The bottom numbers are the outside temp/humidity. Muggy when I took this.
In addition to the new BBQ Gazebo...
An HDR shot of the new gazebo on the deck. Designed to keep the rain and snow at bay. I barbecue year-round and this is going to help a lot!
"As seen on TV". Magic Mesh, I think it's called. $25 at Canadian Tire. I did have to roll up the bottom a bit because it won't close if it's dragging on the ground..
With the nice weather, we've been spending a lot of time outdoors, walking, swimming, and working very hard ...
Hard at work!
During my last DSLR class, Val, one of the students, went out on assignment to shoot some pictures and came back with this one:
So I spent the afternoon after class looking for this guy again, without success! I haven't seen him since. Val is a really good photographer and I hope I was able to take her up a step or two.
A couple of people asked me about the range of my bellows attachment. I shot a couple of sample pictures to demonstrate that.
This is about the minimum magnification with the bellows completely retracted. That said, zooming the lens changes the magnification and I don't know where it was set.
And this is at the other extreme, Both of these shots are right out of the camera, as you can see, holding exposure is not easy — also depth of field at these extreme magnifications is almost non-existent.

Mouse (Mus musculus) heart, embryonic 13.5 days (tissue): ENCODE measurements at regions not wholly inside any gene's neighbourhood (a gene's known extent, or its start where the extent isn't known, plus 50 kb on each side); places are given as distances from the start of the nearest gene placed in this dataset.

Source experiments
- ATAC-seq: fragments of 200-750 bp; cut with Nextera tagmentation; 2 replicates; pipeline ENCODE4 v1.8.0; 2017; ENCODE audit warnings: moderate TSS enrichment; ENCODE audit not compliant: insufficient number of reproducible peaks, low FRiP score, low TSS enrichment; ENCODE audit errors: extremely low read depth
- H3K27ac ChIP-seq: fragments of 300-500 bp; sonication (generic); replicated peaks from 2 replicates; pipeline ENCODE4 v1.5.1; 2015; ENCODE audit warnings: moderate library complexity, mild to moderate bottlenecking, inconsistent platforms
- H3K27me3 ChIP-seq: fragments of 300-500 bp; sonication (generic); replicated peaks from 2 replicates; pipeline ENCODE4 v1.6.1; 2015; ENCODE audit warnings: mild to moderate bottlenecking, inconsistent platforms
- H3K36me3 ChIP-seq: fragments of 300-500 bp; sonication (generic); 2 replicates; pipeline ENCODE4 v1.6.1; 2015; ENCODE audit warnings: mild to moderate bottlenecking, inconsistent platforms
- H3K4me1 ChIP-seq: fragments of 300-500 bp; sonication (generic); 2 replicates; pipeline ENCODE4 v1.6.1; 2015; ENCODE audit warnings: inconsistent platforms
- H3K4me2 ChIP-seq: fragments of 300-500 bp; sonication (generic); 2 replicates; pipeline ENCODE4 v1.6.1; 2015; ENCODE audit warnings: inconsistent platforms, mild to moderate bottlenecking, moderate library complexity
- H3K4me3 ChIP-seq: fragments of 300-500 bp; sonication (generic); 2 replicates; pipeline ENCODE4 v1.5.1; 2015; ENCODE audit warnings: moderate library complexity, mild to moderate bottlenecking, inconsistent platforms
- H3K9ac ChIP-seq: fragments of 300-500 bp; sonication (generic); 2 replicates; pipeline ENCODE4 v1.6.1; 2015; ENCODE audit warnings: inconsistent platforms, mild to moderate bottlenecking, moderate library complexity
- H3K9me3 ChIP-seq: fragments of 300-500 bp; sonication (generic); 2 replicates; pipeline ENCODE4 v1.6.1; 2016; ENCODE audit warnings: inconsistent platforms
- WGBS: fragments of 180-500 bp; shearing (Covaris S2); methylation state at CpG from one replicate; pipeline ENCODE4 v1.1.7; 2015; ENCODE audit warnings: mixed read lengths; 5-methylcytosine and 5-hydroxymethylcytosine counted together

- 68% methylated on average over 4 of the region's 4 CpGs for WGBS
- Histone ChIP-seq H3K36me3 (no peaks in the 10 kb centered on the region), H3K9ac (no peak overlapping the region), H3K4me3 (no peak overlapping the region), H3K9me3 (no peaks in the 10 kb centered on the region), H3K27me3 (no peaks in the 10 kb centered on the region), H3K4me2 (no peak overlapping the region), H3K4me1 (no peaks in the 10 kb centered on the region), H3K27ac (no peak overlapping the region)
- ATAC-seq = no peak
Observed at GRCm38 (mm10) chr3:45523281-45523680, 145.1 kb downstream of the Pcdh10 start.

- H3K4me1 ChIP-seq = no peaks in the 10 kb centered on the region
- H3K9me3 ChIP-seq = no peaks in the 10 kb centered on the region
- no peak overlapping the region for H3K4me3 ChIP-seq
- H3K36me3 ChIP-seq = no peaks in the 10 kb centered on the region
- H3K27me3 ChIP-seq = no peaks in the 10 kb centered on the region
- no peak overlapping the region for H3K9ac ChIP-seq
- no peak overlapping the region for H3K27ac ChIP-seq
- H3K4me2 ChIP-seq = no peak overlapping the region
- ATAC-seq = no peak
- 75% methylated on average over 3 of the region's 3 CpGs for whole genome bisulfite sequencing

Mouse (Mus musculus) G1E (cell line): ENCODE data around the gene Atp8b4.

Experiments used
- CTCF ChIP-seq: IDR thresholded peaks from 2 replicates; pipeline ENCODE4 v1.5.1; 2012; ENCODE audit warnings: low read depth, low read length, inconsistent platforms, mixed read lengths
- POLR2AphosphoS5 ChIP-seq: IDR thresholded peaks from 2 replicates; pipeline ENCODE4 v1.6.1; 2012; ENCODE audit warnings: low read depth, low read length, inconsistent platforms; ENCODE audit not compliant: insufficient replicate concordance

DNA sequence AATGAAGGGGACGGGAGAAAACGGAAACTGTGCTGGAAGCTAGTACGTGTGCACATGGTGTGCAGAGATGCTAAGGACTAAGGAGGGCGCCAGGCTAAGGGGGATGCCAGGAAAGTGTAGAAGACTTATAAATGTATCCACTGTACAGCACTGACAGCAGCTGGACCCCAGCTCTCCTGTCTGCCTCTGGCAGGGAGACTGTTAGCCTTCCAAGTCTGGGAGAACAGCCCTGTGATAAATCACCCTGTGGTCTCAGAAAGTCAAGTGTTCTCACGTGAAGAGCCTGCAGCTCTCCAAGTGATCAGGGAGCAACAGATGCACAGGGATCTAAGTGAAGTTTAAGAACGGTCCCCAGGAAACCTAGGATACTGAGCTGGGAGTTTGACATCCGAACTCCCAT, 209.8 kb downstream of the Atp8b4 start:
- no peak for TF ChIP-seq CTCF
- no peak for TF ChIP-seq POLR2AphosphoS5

I dropped by the whitewater preserve on Sunday and took a few shots. I was on the bike and only had my 24-120 lens with me: it was dwarfed by the lenses that the 3 or 4 other photographers there had! Interestingly, they were all Nikons, ranging from a lowly D300 (like mine) to a D7000 to a new D800! Nicest lens I saw was a Nikkor 300mm f/2.8. Can you say envious?
In my humble opinion, there are two different ways to shoot action: slow, and fast. This first shot is at 1/1000 second, so the water is frozen.
But I think you get a more dramatic and dynamic image at a slow shutter speed, like the 1/30 second used for this shot. Which one do you like best?
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